The Supreme Court will hear arguments today in two cases that could severely limit the ability of individuals who are harmed by defective products to seek justice in court.
Both cases address the power of state courts to exercise jurisdiction over corporate defendants.
In J. McIntyre Machinery v. Nicastro, Robert Nicastro lost four of his fingers at work in New Jersey when his hand was accidentally caught in the blades of a metal cutting machine made by J. McIntyre Machinery, a company incorporated in England. He claims the machine was missing a safety guard that could have prevented the accident. J. McIntyre sells machines, including the one that injured Nicastro, to an American distributor that it knows will sell the products in many regions of the United States, and also attends trade shows throughout the country. Despite its long history of doing business in the U.S., J. McIntyre argues that it did not know that one of its machines would end up in New Jersey and therefore that they cannot be sued for Nicastro's injuries in New Jersey courts.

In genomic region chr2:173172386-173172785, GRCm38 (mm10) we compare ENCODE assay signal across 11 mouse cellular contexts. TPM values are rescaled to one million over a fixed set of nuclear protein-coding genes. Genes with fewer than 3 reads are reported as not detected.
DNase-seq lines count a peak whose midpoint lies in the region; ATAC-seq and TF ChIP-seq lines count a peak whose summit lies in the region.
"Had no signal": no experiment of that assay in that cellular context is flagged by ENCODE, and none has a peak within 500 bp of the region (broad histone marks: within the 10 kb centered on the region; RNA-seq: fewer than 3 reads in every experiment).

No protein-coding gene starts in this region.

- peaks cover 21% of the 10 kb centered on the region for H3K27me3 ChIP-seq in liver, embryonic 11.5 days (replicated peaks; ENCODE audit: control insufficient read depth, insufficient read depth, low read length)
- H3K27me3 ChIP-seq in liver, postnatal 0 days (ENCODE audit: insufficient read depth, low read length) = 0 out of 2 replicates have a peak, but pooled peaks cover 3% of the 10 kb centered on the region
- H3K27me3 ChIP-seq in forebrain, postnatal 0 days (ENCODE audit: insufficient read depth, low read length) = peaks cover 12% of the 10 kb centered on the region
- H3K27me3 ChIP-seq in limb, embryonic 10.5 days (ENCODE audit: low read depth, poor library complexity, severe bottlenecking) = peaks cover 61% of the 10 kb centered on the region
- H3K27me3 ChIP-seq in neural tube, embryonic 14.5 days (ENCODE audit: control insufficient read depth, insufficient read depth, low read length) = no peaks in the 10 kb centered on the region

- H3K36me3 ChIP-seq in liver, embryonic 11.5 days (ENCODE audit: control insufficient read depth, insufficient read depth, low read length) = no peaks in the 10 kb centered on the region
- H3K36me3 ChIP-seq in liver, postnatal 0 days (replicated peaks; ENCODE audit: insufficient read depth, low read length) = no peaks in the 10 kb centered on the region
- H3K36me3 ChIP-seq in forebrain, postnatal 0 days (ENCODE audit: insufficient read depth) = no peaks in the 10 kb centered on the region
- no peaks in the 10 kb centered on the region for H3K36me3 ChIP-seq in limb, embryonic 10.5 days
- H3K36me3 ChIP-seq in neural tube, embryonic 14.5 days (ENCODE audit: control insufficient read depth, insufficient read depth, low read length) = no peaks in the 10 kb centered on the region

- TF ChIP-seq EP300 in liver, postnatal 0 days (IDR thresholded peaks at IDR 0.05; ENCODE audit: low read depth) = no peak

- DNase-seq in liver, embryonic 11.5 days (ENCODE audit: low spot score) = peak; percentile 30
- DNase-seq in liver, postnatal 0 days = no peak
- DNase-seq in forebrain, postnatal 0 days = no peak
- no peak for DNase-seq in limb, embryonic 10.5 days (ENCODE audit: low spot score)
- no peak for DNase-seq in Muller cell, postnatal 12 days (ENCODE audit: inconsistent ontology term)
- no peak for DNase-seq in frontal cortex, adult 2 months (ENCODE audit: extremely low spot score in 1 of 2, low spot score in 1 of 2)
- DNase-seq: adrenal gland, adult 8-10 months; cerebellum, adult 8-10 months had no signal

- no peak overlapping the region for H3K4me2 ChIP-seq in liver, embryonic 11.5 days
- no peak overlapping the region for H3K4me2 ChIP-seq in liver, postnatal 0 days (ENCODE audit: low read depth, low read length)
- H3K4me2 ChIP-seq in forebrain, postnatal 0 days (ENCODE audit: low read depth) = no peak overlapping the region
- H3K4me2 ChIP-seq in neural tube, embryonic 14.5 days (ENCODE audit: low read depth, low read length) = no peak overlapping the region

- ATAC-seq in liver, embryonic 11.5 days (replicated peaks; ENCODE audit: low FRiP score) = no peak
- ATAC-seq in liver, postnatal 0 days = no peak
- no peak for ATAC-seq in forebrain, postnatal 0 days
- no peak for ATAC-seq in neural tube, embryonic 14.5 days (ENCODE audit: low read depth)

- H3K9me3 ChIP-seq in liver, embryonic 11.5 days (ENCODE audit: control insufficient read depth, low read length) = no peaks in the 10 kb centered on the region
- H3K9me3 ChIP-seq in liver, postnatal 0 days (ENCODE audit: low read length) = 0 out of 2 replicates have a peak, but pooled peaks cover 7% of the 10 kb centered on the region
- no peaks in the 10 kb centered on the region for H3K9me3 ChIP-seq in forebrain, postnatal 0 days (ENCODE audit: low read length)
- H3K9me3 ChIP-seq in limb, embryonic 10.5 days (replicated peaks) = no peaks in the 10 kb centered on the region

In Goodyear Luxembourg Tires v. Brown, the families of two 13-year-old children from North Carolina killed in a bus accident in Paris sued several foreign affiliates of Goodyear in North Carolina after French investigators determined that faulty Goodyear tires caused the accident. The North Carolina court held that the foreign Goodyear affiliates could be sued in the state because they export at least 44,000 tires to North Carolina each year through a highly organized distribution process. The affiliates challenge the court's jurisdiction over them.
In both cases, Americans harmed by faulty products are seeking justice in our courts, and in both cases, the Supreme Court has the opportunity to affirm that international corporations can be held accountable in American courtrooms. Unfortunately, the Supreme Court's recent trend of siding with corporations over individuals could set a dangerous precedent for Americans who are injured or killed by faulty products.